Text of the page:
I feel that Schwiezer’s conception of waiting can inform these questions. Schwiezer outlines a theory of waiting using Henri Bergson. Basically, there are two temporalities: one thought and one lived (time and duration). Clocks give us thought time– an abstraction that is measured. Bergson gives an example of enduring time by saying that watching a lump of sugar melt in a glass of water gives us lived time– time that must be endured– a time that must be waited “willy-nilly.” This willy-nilly implies vacillation, which Bergson terms “impatience” (16). It is in this lived time, this time that is not calibrated to our will, that time becomes “time as the other than.” Duration then seems “other than” as in other than can be measured; therefore, it is time that is consciously endured rather than the time in which things get done (16): “In waiting, the hour cannot be turned into lunch; the waiter must live the hour” (Ibid.). The hour can not be a distracting; as Schwietzer puts it the hour can not be turned into a “lunch hour.”

What is implied here is that in waiting the waiter cannot defer or prolong, shorten or lengthen, his time and thus his “being.” In waiting the waiter feels his own being. I get here a feeling of Heidegger’s “being-towards-death.” From what I understand of Heidegger’s anxiety:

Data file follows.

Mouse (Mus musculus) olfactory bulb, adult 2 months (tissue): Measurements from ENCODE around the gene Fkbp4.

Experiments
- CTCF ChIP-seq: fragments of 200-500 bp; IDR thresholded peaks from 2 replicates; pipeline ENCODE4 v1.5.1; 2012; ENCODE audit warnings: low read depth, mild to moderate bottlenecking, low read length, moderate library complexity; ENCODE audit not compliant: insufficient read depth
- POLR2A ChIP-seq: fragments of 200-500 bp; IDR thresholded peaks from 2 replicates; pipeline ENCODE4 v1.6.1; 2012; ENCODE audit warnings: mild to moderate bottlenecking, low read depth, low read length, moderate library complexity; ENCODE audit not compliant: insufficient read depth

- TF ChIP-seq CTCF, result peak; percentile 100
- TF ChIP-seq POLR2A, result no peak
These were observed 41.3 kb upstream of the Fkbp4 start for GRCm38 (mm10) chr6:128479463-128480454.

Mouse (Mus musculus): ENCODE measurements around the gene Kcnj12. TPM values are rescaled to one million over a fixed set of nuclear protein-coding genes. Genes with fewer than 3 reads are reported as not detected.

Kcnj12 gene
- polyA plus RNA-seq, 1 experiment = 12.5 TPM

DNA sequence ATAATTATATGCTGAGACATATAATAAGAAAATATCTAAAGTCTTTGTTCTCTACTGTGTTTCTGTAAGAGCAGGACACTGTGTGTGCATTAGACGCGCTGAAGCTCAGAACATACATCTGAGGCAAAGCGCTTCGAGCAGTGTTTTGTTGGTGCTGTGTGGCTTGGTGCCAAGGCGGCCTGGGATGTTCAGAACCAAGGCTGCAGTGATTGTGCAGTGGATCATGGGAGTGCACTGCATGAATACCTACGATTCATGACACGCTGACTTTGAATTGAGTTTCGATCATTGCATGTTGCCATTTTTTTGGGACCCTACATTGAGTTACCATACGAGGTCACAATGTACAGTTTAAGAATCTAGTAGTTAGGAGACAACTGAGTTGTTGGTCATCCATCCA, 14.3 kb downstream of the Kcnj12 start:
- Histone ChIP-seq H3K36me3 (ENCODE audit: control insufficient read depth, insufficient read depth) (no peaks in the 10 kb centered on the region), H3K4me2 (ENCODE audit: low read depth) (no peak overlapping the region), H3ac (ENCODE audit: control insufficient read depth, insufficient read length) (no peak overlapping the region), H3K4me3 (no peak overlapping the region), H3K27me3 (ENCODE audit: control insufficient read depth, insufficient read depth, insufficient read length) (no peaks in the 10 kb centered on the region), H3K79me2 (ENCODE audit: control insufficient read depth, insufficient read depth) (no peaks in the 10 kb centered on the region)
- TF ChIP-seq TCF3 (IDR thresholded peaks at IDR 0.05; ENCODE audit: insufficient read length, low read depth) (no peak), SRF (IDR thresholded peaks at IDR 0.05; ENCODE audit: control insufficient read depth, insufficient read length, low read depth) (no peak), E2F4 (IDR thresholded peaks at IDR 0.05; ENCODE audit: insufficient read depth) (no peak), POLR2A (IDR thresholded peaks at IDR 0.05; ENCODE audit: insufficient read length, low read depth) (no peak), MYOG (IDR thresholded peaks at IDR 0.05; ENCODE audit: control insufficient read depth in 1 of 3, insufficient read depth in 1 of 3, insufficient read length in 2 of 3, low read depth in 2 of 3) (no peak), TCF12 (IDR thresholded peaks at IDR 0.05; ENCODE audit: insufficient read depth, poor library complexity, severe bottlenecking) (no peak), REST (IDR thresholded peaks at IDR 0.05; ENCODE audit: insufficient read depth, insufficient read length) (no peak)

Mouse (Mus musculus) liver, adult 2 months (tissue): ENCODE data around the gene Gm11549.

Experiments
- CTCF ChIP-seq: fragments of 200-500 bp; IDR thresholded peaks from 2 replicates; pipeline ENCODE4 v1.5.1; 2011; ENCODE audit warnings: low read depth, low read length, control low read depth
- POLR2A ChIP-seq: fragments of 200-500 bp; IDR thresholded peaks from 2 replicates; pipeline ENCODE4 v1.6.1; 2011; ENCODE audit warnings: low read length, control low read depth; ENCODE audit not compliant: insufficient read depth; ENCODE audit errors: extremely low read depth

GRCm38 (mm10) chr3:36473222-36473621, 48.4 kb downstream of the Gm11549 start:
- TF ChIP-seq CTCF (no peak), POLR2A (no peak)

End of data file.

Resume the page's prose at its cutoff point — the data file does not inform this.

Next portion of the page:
Heidegger argues that our ontic feelings of anxiety testify to the “groundlessness” of human existence, revealing an ineradicable insecurity which Heidegger connects to the fact that our existential trajectories – the life-projects, roles, and identities that define who we are – have “always already” been shaped by a past that we can never get behind and head off into a future in which these self-defining projects will always be incomplete, cut short by a death we can neither avoid nor control. In Heidegger’s famous phrase we exist as a “thrown project”: thrown out of a past we cannot get behind, we project ourselves into a future we can never get beyond. “Existence” (from the Latin Ek-sistere, out-standing) is this standing-out into time, a temporal suspension between natality and mortality (http://www.philosophers.co.uk/cafe/phil_mar2003.htm)

If anxiety arises out of our existential trajectories, then wouldn’t we feel that groundlessness more when we are forced to endure time? If the anxiety is a result of being always-already shaped by a past we cannot get behind and being thrown into a future we can not head off, then wouldn’t we feel this anxiety in moments when we, as Schweizer puts it, “feel our being” in waiting– because in waiting our being cannot protract or contract, we vacillate, we are in this state of willy-nilly “will I, won’t I.” This dithering is made manifest in our pacing the room; The walking back and forth is the waiter wanting to get away from a body that endures– the body is always a reminder of mortality. (Again, I think of a “Being-towards-death”).